The dones module can be used to mark whether a key is "done" and check whether
a key has been marked "done". Keys can also be unmarked, so that they are no
longer "done". Also, all keys can be unmarked by clearing the Dones.
Keys are kept in their own namespace to avoid conflicts with other
sets of other keys and to make it easy to implement clearing.
Why? I use `dones` to keep track of what I've already done. More
specifically, I run large computations (a few million tasks) on a large cluster
(a few thousand cores) with a slow filesystem (Isilon). When tasks inevitably
fail, perhaps because the network storage goes offline, or a computer dies, or
another user overwhelms the database with connections, I need to resubmit the
tasks to the batch queuing system (LSF) of the cluster that are not already
The solution in this module fits my constraints. It handles the concurrent
writes of a thousand jobs marking things done (not all at once). It is
reasonably fast for reading and writing up to millions of jobs. This is
important because or batch queue (LSF) only handles a few thousand jobs at a
time gracefully. Finally, `dones` uses MySQL as a backend, which is important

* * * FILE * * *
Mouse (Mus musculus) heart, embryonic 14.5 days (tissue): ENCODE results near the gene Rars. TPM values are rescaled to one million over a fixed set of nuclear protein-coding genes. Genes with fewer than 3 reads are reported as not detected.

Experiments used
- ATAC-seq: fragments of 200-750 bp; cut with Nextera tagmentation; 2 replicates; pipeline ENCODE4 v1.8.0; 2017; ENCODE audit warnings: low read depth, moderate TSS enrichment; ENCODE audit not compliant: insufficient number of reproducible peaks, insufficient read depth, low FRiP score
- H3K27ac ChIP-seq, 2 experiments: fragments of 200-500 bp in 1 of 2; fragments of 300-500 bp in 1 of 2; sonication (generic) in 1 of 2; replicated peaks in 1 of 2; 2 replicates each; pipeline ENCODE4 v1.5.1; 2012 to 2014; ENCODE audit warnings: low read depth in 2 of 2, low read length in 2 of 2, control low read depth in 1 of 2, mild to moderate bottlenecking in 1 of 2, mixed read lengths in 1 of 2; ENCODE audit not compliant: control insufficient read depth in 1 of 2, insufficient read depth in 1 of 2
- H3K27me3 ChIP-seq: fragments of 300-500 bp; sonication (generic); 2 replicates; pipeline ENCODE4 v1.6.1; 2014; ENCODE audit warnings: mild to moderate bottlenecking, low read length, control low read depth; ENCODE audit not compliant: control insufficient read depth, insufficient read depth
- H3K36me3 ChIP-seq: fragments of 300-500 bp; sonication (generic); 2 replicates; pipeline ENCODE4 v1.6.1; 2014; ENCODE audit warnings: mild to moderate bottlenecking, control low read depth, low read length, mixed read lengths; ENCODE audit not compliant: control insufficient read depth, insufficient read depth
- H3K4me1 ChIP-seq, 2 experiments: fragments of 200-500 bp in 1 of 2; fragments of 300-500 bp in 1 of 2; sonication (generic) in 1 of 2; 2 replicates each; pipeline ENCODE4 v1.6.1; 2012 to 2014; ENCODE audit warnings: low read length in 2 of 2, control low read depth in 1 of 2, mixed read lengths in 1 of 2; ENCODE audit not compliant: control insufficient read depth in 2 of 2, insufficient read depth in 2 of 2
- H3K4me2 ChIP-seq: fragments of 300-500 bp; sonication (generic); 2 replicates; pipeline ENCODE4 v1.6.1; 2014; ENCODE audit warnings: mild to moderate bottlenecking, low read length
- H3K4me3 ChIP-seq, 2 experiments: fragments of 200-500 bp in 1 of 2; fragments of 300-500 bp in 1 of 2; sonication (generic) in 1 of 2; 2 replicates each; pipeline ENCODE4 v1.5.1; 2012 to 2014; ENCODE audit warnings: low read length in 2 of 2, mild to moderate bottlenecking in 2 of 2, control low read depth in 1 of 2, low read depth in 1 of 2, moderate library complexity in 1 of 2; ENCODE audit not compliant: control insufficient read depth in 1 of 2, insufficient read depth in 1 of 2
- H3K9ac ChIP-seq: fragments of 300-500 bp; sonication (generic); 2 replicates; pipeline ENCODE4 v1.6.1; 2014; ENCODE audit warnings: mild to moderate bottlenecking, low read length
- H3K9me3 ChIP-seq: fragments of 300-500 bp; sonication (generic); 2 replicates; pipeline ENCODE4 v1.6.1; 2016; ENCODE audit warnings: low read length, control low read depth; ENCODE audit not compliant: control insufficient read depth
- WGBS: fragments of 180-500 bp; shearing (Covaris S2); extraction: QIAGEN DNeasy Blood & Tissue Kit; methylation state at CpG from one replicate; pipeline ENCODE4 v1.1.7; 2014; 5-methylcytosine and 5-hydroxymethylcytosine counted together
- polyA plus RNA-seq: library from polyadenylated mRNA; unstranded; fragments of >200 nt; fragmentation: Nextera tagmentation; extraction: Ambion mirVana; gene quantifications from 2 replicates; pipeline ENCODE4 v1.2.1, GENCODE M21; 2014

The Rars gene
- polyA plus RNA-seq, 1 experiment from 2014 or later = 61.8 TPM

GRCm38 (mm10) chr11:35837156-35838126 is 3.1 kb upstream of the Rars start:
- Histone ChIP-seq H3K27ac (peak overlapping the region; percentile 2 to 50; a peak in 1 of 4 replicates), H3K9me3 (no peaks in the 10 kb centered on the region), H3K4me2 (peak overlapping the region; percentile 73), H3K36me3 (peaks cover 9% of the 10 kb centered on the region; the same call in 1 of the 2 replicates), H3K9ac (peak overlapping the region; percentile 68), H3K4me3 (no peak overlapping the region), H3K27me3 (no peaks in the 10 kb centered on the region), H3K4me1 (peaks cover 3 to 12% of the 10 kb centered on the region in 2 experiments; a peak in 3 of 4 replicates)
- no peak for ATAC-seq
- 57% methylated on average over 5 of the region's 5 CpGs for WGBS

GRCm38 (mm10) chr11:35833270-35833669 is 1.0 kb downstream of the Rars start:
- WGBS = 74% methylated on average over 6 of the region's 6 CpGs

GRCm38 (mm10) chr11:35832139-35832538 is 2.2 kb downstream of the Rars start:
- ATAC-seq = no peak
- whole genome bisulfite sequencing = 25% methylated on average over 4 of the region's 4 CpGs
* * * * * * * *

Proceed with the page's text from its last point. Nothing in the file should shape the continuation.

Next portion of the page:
because I cannot run a key-value server like Redis on the cluster I use.
Feel free to make a pull request on github.
Awkwardly, `dones` is configured with a MySQL database url from the
environment, so to test it, you need to add a url. For example:
- Probably Python 2.7 (since that is the only version it has been tested with.)
- MySQL-python PyPI package.
### Install from pypi.python.org
Download and install using pip:
pip install dones
### Install from github.com
Using github, one can clone and install a specific version of the package:
git clone email@example.com:todddeluca/dones.git
python setup.py install
Or use pip:
pip install git+git://github.com/todddeluca/dones.git#egg=dones
if not dones.get('my_pipeline').done('task1'):
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